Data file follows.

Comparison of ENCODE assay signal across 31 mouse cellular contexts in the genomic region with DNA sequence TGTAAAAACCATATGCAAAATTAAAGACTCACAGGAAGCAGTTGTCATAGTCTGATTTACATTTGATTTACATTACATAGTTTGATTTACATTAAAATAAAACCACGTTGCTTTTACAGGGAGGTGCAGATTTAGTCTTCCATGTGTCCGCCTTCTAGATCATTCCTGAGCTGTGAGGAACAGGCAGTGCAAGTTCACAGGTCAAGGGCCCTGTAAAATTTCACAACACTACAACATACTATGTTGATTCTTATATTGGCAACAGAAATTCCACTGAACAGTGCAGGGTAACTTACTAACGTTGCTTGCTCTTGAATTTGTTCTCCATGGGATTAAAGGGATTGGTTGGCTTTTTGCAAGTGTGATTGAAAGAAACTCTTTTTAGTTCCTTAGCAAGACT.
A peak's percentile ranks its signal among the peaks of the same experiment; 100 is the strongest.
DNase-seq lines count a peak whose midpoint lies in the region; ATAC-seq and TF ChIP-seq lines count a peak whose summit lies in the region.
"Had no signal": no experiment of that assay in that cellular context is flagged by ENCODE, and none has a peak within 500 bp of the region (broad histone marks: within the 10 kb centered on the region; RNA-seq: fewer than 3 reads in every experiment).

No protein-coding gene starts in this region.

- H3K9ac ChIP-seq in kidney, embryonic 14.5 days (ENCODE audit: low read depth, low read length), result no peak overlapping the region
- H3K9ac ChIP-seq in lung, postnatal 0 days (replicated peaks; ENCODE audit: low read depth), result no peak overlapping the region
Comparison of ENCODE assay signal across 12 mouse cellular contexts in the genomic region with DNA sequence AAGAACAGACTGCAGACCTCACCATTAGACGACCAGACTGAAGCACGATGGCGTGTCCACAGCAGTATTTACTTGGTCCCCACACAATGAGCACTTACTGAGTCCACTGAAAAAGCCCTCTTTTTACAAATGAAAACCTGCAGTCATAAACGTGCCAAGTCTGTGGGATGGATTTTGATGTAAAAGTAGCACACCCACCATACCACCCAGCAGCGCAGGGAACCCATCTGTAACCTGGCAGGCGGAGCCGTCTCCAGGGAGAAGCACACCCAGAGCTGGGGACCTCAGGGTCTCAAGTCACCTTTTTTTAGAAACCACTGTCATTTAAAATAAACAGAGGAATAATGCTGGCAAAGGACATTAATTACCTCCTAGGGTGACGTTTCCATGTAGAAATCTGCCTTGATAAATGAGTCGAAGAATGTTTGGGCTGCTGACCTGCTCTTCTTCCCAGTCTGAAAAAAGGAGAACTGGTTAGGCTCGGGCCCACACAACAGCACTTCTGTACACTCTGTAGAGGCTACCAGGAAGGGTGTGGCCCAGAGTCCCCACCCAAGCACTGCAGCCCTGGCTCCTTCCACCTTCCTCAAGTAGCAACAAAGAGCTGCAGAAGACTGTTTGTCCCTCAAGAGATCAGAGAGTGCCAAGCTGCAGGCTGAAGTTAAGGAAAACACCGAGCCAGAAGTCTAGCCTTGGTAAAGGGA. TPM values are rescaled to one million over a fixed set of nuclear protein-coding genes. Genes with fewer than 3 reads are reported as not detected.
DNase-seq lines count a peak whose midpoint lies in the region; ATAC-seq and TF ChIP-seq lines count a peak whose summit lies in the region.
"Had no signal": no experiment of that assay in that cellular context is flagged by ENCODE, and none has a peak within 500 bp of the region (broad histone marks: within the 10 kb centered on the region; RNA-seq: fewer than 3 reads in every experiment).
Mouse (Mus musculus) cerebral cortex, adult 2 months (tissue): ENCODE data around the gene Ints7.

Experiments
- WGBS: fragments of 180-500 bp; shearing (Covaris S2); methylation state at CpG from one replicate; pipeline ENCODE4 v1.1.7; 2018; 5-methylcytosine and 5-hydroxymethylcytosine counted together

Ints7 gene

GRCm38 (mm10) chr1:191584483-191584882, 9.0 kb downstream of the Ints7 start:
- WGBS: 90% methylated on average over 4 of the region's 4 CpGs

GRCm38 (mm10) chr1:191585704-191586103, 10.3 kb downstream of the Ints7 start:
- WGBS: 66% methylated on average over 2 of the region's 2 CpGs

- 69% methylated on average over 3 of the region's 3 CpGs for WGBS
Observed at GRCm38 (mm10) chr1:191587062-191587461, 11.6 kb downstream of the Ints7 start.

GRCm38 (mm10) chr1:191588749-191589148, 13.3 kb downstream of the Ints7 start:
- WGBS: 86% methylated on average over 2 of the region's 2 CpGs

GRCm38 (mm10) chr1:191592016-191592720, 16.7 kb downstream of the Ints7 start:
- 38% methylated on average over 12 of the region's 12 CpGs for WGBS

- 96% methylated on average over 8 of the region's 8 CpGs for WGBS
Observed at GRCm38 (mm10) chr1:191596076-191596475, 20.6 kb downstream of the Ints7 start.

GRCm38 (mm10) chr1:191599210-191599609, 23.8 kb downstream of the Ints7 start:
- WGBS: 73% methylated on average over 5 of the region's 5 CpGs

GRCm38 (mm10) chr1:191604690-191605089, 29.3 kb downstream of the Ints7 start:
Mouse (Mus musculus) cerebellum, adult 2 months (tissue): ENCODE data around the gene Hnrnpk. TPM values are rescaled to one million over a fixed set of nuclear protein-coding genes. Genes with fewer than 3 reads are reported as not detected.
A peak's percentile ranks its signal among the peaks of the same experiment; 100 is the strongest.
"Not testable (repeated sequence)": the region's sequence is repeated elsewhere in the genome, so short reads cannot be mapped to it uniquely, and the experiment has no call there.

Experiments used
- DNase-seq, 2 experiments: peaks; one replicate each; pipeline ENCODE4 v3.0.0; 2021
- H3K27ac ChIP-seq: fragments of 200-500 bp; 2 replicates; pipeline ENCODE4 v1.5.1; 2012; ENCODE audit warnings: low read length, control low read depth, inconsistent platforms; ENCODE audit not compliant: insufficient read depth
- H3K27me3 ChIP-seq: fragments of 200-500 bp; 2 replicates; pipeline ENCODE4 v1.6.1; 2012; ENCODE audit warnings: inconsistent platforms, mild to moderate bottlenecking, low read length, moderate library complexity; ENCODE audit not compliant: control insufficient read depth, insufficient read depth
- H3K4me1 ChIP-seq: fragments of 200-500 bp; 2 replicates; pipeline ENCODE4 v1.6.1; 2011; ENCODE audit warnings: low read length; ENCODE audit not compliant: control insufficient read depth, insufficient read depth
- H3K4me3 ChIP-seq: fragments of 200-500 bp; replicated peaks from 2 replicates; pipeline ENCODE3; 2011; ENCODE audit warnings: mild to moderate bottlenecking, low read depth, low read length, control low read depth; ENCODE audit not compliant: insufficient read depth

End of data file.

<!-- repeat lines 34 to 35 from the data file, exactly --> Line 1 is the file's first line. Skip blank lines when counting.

- DNase-seq, 2 experiments: peaks; one replicate each; pipeline ENCODE4 v3.0.0; 2021
- H3K27ac ChIP-seq: fragments of 200-500 bp; 2 replicates; pipeline ENCODE4 v1.5.1; 2012; ENCODE audit warnings: low read length, control low read depth, inconsistent platforms; ENCODE audit not compliant: insufficient read depth